WATCH: A drone collecting snot from a humpback whale off the Australian coastline

Collecting whale snot, a drone moves in. Image: Macquarie University

Australians researchers have built a drone to hunt and collect the snot of humpback whales as they pass Sydney.

Vanessa Pirotta from Macquarie University says the microbiota living in the blow mucus can tell a lot about the health of the humpback whale population.

Humpback numbers have been recovering since the International Whaling Commission banned whaling in the Southern Hemisphere in 1963.

“Gathering baseline information of whale lung microbiota provides a snapshot of health information from an animal that is uncatchable,” she says.

But first is the tricky business of collecting samples. The solution was a custom-built, waterproof drone to fly over and collect the exhaled vapours from the blowholes without distressing or hurting the whales.

The project brought together an array of experts including drone pilot and engineer Alastair Smith from Heliguy Pty Ltd, sea vessel experts, microbiologists and marine biologists.

Watch the drone in action:

“We have developed a low-cost system which incorporates a sterile petri dish with a remotely operated and novel flip lid,” says Pirotta.

“This can be attached to a drone along with a GoPro camera in order to sample whale blow with minimal disturbance to the whales. This system allowed us to collect samples safely and reliably, by minimising external contamination such as air and seawater from outside the blowhol.

“This means we will be better able to monitor the health of recovering whale populations over time and look for changes in their environment. We also hope to adapt this method to learn more about the health of other species such as the much smaller Southern right whale population.”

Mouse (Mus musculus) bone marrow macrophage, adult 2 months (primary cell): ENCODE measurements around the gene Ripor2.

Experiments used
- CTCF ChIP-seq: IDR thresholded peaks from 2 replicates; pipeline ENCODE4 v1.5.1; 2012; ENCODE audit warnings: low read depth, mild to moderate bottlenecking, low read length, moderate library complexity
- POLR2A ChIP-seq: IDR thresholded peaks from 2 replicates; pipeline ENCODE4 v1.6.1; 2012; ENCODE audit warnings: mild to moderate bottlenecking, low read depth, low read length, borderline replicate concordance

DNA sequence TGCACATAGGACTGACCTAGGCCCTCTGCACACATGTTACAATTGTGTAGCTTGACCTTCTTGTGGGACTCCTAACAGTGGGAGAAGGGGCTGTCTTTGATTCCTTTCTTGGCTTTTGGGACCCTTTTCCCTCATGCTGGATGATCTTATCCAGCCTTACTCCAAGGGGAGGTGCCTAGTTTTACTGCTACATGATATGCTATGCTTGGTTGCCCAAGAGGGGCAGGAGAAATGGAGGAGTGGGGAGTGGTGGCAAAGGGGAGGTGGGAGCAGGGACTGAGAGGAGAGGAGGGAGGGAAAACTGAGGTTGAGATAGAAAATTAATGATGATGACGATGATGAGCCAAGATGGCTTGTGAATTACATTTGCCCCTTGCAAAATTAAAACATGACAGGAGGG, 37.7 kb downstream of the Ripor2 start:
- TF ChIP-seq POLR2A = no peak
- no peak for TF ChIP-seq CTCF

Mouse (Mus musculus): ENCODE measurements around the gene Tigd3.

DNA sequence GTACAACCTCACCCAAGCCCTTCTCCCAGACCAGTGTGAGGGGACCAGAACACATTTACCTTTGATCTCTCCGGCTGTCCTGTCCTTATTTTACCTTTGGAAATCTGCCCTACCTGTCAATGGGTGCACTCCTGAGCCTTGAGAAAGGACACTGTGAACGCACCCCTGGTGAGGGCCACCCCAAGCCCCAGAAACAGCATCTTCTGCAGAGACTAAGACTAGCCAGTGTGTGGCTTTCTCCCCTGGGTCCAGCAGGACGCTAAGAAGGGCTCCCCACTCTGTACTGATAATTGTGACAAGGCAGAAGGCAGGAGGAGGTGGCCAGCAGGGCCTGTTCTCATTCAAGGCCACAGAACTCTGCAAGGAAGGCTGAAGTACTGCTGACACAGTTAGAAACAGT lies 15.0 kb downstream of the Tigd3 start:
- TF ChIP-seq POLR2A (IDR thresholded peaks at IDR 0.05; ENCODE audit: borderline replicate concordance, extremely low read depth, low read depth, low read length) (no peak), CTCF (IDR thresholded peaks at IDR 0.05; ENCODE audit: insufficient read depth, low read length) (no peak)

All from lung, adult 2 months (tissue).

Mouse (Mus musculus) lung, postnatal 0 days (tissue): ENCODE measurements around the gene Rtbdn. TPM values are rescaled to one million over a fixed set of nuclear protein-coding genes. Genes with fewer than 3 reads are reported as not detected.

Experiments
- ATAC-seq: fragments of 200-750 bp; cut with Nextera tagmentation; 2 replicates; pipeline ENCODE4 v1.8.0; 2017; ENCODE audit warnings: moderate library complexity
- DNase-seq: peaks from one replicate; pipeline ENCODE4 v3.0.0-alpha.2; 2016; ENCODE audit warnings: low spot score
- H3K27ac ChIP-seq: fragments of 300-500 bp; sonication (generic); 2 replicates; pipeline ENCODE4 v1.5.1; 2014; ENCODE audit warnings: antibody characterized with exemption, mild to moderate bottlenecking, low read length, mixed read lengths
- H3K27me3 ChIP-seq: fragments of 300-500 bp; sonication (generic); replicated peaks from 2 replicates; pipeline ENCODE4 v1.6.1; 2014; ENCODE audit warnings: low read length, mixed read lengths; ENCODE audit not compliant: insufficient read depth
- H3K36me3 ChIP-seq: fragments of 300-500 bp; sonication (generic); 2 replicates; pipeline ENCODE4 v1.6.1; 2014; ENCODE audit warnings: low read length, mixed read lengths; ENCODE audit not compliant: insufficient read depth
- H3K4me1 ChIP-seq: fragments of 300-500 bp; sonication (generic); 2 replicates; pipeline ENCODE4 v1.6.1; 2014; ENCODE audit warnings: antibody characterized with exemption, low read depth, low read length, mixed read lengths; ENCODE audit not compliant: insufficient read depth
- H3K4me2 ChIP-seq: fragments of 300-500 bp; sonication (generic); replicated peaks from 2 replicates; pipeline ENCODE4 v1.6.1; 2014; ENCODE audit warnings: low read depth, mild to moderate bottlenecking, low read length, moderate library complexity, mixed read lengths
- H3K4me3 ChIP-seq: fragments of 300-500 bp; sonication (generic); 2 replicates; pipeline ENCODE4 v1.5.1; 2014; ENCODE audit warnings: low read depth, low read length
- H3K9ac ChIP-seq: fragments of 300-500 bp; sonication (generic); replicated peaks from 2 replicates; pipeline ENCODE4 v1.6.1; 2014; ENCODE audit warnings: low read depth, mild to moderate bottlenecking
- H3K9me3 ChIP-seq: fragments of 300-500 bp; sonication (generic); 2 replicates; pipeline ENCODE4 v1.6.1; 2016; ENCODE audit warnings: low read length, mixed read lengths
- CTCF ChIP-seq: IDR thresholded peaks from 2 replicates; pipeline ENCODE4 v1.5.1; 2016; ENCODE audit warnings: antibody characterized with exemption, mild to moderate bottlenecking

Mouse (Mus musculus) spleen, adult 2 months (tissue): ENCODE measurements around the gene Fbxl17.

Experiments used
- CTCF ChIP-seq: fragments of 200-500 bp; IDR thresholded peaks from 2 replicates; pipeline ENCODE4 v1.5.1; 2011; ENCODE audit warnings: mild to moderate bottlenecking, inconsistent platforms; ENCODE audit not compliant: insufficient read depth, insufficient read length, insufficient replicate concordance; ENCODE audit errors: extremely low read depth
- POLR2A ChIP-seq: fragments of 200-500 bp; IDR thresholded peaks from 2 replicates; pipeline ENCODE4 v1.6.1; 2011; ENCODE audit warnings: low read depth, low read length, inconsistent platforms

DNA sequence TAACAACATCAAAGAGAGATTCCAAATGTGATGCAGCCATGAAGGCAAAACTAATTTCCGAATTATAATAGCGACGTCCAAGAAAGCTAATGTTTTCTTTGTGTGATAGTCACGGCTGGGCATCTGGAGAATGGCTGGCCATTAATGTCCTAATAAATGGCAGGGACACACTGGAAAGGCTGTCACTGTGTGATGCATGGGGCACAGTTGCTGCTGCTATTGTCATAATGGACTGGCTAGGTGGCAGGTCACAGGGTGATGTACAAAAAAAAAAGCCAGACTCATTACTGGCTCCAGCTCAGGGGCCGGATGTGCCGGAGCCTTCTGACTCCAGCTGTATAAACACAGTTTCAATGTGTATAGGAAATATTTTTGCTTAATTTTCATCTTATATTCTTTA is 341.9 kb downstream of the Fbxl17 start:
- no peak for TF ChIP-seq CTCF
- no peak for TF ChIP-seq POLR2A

The researchers in this study collected mucus samples from 59 humpback whales migrating northwards off the coast of Sydney. Bacterial DNA was then sequenced to identify the bacteria present.

Humpback whales were found to have bacteria in their blow mucus from non-mammalian species.

“We were able to see that many of the whales had types of bacteria that are found in the respiratory tracts of dolphins and oral cavities of other mammals, but we also found some bacteria that has been associated with fish,” says Pirotta.

“In the marine environment, drones are revolutionising the way we study marine species. Due to their small size, the fact that they cause minimal disturbance to wildlife and offer improved safety for both operators and animals, makes them an attractive option for studying marine wildlife.

“In addition to collecting health information, we were also able to capture a different perspective of whale behaviour off Sydney not seen from a boat.

“We saw whales interacting with each other underwater and huge numbers of dolphins escorting whale pods as they travelled north.”

The drone is a 4-motor electric multirotor machine 500mm across with a high power to weight ratio making it fast and maneuverable.

However, the researchers say the drone requires a high level of skill and effort. Predicting when a whale is about to surface, positioning the drone and opening the petri dish in time is challenging.

The whale snot drone. Image: Macquarie University